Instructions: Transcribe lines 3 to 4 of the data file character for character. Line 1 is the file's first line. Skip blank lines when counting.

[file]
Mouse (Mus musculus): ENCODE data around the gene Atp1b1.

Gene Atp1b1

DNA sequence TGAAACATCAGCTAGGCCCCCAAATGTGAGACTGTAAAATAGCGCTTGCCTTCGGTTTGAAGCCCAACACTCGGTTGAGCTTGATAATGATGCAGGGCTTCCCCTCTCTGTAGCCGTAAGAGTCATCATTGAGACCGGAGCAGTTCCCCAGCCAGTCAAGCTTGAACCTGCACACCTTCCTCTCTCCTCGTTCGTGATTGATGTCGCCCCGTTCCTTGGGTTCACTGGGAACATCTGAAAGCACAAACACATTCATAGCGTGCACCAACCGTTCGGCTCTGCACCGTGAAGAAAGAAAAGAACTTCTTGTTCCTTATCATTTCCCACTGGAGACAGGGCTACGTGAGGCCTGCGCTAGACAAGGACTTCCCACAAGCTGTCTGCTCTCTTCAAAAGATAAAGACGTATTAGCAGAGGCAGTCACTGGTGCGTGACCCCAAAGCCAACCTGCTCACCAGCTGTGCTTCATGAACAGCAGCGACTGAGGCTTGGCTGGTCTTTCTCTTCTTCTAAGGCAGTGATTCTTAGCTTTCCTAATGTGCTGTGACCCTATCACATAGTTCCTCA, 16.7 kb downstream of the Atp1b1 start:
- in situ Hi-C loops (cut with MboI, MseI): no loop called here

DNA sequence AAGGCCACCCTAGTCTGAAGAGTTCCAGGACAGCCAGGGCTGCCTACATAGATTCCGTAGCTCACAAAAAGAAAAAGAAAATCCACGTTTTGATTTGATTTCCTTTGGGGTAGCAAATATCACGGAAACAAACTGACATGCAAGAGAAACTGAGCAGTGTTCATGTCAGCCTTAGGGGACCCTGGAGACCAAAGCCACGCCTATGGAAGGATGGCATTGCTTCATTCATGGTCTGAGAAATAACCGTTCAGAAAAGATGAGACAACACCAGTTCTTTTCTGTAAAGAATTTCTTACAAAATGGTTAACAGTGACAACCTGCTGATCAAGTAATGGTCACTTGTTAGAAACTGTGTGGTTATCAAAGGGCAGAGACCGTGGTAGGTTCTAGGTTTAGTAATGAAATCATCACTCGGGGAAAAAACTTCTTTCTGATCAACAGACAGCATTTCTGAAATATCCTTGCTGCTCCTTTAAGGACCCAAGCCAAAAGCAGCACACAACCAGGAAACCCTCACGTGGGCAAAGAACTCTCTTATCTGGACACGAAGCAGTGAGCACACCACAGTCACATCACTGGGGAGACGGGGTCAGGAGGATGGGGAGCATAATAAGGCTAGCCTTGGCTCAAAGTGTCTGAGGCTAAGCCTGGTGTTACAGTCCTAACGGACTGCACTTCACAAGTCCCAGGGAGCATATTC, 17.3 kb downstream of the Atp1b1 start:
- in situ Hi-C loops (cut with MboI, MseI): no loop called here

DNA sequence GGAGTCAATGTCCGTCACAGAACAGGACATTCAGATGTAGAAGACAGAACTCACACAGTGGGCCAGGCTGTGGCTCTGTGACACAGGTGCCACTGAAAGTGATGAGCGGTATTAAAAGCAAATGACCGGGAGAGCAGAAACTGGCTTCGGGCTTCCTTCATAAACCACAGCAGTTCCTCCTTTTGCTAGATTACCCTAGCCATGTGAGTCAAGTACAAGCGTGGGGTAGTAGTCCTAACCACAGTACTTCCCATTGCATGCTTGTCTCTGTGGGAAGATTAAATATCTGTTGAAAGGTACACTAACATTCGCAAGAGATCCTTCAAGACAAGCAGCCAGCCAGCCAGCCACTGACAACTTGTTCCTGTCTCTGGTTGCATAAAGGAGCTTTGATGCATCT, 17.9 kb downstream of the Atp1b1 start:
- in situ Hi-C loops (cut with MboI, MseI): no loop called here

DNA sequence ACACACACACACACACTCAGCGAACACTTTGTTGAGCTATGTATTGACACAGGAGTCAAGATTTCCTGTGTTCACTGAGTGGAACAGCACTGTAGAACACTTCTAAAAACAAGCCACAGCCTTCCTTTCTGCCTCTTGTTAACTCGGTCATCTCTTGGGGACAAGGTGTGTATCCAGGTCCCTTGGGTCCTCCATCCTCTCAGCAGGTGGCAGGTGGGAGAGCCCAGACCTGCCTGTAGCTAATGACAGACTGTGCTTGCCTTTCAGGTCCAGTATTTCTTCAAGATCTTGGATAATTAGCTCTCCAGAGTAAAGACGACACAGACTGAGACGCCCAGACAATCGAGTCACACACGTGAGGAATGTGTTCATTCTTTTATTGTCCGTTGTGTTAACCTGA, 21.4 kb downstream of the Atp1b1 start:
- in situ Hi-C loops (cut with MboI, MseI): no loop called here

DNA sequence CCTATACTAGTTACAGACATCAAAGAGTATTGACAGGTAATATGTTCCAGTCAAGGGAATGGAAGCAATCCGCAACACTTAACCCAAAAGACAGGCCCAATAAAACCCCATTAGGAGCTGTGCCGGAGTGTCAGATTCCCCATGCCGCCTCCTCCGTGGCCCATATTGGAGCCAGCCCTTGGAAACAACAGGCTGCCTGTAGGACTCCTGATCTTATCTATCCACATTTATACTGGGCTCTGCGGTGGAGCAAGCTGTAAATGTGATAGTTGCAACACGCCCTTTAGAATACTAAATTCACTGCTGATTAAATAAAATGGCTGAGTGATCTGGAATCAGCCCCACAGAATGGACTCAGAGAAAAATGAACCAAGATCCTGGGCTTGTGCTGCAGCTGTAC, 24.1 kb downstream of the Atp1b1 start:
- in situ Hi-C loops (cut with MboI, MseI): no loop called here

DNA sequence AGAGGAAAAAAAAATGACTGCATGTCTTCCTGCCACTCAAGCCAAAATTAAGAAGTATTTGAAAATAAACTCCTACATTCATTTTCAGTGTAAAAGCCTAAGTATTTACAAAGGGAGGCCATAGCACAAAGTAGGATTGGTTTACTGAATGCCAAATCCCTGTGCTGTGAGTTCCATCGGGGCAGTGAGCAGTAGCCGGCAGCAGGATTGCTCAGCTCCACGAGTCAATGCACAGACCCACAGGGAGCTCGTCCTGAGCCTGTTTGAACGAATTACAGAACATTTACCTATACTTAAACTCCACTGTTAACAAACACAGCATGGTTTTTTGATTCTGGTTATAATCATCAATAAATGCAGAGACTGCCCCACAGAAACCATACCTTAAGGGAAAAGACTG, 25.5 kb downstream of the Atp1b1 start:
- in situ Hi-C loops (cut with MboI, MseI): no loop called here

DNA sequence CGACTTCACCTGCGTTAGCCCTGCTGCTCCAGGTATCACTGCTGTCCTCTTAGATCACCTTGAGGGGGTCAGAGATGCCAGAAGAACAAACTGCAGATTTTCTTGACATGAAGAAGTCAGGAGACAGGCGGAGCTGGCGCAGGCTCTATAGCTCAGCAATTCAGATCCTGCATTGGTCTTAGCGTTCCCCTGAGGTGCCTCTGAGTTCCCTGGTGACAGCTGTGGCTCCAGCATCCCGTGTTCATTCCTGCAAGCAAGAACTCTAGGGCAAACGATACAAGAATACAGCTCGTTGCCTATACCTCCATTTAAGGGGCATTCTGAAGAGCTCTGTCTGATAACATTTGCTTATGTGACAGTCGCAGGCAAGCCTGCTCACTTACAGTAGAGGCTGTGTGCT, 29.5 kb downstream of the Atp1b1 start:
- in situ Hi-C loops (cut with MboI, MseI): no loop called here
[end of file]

DNA sequence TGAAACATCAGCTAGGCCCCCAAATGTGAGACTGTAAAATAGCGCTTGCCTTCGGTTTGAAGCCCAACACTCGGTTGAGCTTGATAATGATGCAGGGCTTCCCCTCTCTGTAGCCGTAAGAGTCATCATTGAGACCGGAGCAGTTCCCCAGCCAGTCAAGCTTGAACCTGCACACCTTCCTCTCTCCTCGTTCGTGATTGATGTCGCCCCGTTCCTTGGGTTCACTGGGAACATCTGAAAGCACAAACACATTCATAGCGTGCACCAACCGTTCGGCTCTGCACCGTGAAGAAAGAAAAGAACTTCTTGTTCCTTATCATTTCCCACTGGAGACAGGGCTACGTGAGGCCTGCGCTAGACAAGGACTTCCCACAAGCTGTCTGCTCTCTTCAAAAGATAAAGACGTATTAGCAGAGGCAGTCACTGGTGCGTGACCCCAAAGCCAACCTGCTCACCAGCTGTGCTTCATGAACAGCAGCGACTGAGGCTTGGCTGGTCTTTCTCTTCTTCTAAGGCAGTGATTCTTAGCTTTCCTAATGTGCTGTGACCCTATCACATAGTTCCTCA, 16.7 kb downstream of the Atp1b1 start:
- in situ Hi-C loops (cut with MboI, MseI): no loop called here